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Let $A$ be a $k\times n$ matrix and $B$ be a $n\times k$ matrix.

$\textbf{Goal:}$ I'm trying to show $\begin{equation}\det(AB)=\sum_{j_1,j_2, ...,j_k=1}^n b_{j_1,1}b_{j_2,2}...b_{j_k,k}\det(A(j_1, j_2, ..., j_k)) \end{equation}$ as shown in this proof for the Cauchy Binet Formula.

Note: I was using a linear map for determinants which can be found here on Wikipedia, and $\hat{e}_j$ denotes a single column with all zero's except the $j^{th}$ row which is a one.

$\textbf{Question:}$ Would the proof below work? I feel like I went wrong somewhere because I believe the last couple lines are wrong. Any help would be appreciated!

$\begin{align*}\det(AB)&=\det((AB)_1, (AB)_2, ..., (AB)_k) \text{ where } (AB)_i \text{denotes the } i^{th} \text{column of } AB\\ &=\det(\sum_{i=1}^k\sum_{j_1=1}^na_{i,j_1}b_{j_1,1}\cdot \hat{e}_i,\sum_{i=1}^k\sum_{j_2=1}^na_{i,j_2}b_{j_2,2}\cdot \hat{e}_i , ..., \sum_{i=1}^k\sum_{j_k=1}^na_{i,j_k}b_{j_k,k}\cdot \hat{e}_i ) \\ &=\sum_{i_1,i_2, ..., i_k=1}^k\det(\sum_{j_1=1}^na_{i_1,j_1}b_{j_1,1}\cdot \hat{e}_{i_1},\sum_{j_2=1}^na_{i_2,j_2}b_{j_2,2}\cdot \hat{e}_{i_2} , ..., \sum_{j_k=1}^na_{i_k,j_k}b_{j_k,k}\cdot \hat{e}_{i_k} ) \\ &=\sum_{i_1,i_2, ..., i_k=1}^k\sum_{j_1,j_2, ...,j_k=1}^n\det(a_{i_1,j_1}b_{j_1,1}\cdot \hat{e}_{i_1},a_{i_2,j_2}b_{j_2,2}\cdot \hat{e}_{i_2} , ..., a_{i_k,j_k}b_{j_k,k}\cdot \hat{e}_{i_k} ) \\ &=\sum_{j_1,j_2, ...,j_k=1}^n\sum_{i_1,i_2, ..., i_k=1}^k\det(a_{i_1,j_1}b_{j_1,1}\cdot \hat{e}_{i_1},a_{i_2,j_2}b_{j_2,2}\cdot \hat{e}_{i_2} , ..., a_{i_k,j_k}b_{j_k,k}\cdot \hat{e}_{i_k} ) \\ &=\sum_{j_1,j_2, ...,j_k=1}^n b_{j_1,1}b_{j_2,2}...b_{j_k,k}\sum_{i_1,i_2, ..., i_k=1}^k\det(a_{i_1,j_1}\cdot \hat{e}_{i_1},a_{i_2,j_2}\cdot \hat{e}_{i_2} , ..., a_{i_k,j_k}\cdot \hat{e}_{i_k} ) \\ &=\sum_{j_1,j_2, ...,j_k=1}^n b_{j_1,1}b_{j_2,2}...b_{j_k,k}\det(A(j_1, j_2, ..., j_k)) \\ \end{align*}$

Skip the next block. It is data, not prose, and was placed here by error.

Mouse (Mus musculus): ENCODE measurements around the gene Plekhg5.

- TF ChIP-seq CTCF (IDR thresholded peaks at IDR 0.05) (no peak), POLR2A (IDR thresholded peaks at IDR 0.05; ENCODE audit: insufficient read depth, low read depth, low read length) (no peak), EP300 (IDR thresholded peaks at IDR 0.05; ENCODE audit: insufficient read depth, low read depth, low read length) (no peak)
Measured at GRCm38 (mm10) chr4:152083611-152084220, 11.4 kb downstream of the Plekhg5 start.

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    $\begingroup$ Why do you think the last lines are wrong? They are correct. $\endgroup$ May 26, 2019 at 18:50
  • $\begingroup$ So, then does $\det(A(j_1, j_2, ..., j_k)):=\sum_{i_1,i_2, ..., i_k=1}^k\det(a_{i_1,j_1}\cdot \hat{e}_{i_1},a_{i_2,j_2}\cdot \hat{e}_{i_2} , ..., a_{i_k,j_k}\cdot \hat{e}_{i_k} )$, or does it equal that for another reason? I felt that was a problem, because I did not think those terms were equal. Answering that would answer my question. $\endgroup$
    – W. G.
    May 26, 2019 at 18:53
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    $\begingroup$ Yes. Note that $a_{i_1,j_1}$ is $A(J)_{i_1,1}$, $a_{i_2,j_2}$ is $A(J)_{i_2,2}$, etc. so this reduces to the definition of determinant. $\endgroup$ May 26, 2019 at 18:58
  • $\begingroup$ Ohhh! I just got it! Please feel free to put what you just wrote above to answer this question. It makes sense to me now. Thank you! $\endgroup$
    – W. G.
    May 26, 2019 at 19:10

1 Answer 1

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Note that $$ A_{i_m,j_m}=A(J)_{i_m.m}\quad \text{for all }m=1,2,\dots,k $$ since the $k\times k$ matrix $A(J)$ is constructed by picking $j_1,j_2,j_3,\dots$ columns of $A$ as the first, second, third, ... columns of $A(J)$. So $$ \det(a_{i_1,j_1}\cdot\hat e_{i_1},a_{i_2,j_2}\cdot\hat e_{i_2},\dots,a_{i_l,j_k}\cdot\hat e_{i_k}) =\det(A(J)_{i_1,1}\cdot\hat e_{i_1},A(J)_{i_2,2}\cdot\hat e_{i_2},\dots,A(J)_{i_k,k}\cdot\hat e_{i_k}) $$ and thus the sum over all $i_1,i_2,\dots,i_k$ is $\det A(J)$ by definition.

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